[Year:2021] [Month:March] [Volume:25] [Number:3] [Pages:8] [Pages No:284 - 291]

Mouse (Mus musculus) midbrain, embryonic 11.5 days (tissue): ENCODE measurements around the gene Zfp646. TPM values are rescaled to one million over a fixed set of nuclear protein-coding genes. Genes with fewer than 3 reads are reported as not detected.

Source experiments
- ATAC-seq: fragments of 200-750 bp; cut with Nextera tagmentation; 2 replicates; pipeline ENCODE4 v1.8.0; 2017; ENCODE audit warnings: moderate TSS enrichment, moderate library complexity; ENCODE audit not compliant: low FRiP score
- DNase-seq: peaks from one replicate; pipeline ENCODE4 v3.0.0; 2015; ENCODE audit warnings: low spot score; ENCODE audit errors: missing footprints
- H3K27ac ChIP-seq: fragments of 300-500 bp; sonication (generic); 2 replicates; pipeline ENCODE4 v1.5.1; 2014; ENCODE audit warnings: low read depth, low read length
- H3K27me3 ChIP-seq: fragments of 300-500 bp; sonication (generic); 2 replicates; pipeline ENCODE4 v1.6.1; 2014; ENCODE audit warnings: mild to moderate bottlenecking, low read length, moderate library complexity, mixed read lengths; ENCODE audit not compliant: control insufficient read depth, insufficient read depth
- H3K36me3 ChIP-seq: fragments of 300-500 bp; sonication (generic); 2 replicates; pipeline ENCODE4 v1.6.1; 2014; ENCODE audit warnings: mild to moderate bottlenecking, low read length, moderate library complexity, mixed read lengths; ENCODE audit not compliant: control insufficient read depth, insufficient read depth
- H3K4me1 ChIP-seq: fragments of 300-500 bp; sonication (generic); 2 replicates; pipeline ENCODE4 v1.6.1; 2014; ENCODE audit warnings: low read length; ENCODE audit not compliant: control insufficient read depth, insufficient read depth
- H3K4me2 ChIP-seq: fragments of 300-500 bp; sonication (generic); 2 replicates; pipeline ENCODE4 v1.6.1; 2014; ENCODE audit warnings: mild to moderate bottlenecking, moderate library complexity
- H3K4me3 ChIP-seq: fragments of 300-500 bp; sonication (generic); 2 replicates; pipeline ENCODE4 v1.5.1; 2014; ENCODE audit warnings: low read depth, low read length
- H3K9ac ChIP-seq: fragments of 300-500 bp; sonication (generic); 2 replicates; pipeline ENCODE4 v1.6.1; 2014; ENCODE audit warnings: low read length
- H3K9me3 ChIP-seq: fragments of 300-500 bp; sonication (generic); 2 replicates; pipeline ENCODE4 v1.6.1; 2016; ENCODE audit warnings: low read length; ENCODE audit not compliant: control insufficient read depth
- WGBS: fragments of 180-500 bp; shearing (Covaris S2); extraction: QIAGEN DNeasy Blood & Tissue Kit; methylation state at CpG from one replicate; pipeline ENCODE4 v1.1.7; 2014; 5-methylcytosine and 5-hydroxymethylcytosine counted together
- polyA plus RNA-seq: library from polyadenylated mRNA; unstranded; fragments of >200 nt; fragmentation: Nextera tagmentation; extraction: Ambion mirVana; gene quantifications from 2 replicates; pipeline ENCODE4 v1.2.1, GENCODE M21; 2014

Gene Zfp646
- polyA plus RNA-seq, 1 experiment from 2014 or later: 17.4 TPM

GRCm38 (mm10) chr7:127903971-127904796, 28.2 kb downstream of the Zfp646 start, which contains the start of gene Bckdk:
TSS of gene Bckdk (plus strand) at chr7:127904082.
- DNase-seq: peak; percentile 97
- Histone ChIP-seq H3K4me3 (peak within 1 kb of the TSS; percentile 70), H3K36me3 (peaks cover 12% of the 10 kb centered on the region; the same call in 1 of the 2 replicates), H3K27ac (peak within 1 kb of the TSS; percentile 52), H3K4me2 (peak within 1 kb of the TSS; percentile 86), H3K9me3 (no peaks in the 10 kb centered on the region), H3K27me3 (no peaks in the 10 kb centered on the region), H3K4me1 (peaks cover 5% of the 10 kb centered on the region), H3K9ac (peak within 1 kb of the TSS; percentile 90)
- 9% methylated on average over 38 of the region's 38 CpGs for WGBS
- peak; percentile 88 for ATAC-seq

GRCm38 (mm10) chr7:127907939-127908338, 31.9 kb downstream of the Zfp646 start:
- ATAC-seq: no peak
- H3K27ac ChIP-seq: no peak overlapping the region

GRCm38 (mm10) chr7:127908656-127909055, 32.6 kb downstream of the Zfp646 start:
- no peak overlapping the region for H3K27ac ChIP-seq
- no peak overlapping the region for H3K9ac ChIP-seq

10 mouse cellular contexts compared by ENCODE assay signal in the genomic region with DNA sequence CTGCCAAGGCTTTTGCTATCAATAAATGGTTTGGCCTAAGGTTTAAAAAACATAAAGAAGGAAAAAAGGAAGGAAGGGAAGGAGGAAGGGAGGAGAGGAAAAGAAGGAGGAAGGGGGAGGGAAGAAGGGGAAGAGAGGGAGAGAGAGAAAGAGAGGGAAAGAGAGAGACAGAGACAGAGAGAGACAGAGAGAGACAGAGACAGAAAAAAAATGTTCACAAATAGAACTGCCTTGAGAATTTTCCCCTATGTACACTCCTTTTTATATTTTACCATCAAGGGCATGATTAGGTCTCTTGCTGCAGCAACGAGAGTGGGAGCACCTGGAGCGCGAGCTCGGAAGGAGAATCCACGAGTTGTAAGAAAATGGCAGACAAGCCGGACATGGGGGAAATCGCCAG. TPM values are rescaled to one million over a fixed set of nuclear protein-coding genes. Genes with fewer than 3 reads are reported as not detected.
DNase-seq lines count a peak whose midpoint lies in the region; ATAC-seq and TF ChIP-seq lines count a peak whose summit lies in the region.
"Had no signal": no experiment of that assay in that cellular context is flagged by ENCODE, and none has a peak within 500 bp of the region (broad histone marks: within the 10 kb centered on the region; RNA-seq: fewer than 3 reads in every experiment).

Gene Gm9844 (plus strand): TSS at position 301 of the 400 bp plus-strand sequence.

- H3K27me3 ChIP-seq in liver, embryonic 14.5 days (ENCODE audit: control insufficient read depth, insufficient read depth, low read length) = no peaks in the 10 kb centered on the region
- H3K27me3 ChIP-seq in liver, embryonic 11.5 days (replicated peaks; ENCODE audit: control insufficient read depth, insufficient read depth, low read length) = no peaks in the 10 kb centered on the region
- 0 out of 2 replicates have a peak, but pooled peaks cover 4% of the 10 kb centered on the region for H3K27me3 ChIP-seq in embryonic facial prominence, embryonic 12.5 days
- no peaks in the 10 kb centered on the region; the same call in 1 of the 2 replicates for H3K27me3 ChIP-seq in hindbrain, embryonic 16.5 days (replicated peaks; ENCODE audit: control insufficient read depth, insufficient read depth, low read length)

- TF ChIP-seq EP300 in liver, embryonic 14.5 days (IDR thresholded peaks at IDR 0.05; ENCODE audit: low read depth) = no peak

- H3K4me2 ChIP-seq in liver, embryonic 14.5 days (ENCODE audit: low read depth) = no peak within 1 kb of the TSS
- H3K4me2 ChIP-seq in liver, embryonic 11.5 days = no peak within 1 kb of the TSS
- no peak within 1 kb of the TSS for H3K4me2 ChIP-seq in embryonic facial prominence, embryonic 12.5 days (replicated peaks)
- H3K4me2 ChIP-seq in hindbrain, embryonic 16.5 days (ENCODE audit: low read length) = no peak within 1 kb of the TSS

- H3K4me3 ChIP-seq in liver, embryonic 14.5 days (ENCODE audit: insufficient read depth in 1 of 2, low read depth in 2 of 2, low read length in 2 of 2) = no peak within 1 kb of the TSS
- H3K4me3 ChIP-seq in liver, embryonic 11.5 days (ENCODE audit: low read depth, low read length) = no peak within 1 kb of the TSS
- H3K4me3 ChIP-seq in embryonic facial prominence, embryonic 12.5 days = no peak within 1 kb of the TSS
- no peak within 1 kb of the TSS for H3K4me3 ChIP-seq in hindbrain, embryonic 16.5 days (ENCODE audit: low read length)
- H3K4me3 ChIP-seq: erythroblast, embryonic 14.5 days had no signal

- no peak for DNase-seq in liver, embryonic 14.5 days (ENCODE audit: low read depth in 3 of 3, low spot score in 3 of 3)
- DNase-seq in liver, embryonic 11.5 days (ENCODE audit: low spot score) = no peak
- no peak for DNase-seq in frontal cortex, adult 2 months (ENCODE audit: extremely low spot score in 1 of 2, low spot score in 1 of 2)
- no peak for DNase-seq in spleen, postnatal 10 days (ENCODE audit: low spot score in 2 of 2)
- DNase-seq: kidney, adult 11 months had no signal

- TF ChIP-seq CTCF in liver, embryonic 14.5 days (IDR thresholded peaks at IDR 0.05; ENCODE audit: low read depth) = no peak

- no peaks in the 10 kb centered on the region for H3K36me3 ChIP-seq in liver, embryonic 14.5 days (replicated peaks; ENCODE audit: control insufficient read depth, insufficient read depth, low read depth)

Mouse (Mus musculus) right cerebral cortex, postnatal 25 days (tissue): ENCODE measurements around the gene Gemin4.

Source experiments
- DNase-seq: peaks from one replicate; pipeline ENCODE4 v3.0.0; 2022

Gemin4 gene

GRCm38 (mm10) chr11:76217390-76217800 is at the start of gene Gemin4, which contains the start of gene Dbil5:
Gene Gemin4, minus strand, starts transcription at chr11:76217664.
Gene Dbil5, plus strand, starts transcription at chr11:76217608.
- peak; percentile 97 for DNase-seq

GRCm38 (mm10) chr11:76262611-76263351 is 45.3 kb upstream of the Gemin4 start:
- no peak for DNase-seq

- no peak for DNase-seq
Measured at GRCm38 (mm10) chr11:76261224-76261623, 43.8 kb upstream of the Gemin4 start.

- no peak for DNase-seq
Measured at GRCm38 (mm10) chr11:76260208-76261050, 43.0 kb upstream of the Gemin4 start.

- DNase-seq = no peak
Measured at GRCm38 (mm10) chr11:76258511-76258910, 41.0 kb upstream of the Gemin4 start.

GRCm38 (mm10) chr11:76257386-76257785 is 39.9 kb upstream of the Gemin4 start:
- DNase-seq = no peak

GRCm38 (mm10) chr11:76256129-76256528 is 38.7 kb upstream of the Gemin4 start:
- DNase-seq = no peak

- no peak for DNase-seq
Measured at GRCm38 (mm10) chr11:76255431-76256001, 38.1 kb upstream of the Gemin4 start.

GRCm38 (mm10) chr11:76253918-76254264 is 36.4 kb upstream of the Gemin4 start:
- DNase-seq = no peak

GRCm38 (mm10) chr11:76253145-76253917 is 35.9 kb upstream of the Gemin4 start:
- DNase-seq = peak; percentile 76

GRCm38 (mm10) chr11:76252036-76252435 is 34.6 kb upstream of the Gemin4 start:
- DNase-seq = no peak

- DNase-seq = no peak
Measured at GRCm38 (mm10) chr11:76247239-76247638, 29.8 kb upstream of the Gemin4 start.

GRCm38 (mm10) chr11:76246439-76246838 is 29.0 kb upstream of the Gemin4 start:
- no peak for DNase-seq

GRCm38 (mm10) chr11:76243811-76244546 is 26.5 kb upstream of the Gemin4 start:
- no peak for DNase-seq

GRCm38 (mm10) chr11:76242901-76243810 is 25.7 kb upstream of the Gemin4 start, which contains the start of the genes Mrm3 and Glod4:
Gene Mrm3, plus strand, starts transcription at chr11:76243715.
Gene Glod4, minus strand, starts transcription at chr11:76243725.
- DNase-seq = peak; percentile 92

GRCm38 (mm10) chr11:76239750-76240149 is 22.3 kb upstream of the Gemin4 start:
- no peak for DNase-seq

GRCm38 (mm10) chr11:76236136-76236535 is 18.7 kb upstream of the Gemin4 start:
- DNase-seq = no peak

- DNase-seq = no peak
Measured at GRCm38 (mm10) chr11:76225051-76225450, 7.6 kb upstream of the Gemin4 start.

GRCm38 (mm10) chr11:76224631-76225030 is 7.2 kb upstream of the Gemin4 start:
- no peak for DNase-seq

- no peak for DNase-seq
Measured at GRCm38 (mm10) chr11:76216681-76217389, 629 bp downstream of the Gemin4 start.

Background: Clinical pulmonary infection score (CPIS) is an established diagnostic parameter for ventilator-associated pneumonia (VAP). Lung ultrasound (LUS) is an evolving tool for diagnosing VAP. Various scores have been proposed for the diagnosis of VAP, taking LUS as a parameter. We proposed whether replacing LUS with chest radiograph in CPIS criteria will add to the diagnosis of VAP. The current study was done to evaluate the diagnostic accuracy of LUS alone and in combination with clinical and microbiological criteria for VAP by replacing chest radiograph with LUS in CPIS. Materials and methods: We conducted a prospective single-center observational study including 110 patients with suspected VAP to investigate the diagnostic accuracy of LUS. Quantitative mini-bronchoalveolar lavage (mini-BAL) culture was considered the gold standard for diagnosis of VAP. Here, the authors have explored the combination of LUS, clinical, and microbiology parameters for diagnosing VAP. On replacing chest radiograph with LUS, sono-pulmonary infection score (SPIS) and modified SPIS (SPIS-mic, SPIS-cult) was formulated as a substitute for CPIS. Results: Overall LUS performance for VAP diagnosis was good with sensitivity, specificity, positive or negative predictive value, and positive or negative likelihood ratios of 91.3%, 70%, 89%, 75%, 3, and 0.1, respectively. Adding microbiology culture to LUS increased diagnostic accuracy. The areas under the curve for SPIS and modified SPIS were 0.808, 0.815, and 0.913, respectively. Conclusion: The diagnosis of VAP requires agreement between clinical, microbiological, and radiological criteria. Replacing chest radiograph with LUS in CPIS criteria (SPIS) increases diagnostic accuracy for VAP. Adding clinical and culture data to SPIS provided the highest diagnostic accuracy. Clinical parameters along with lung ultrasound increase diagnostic accuracy for VAP.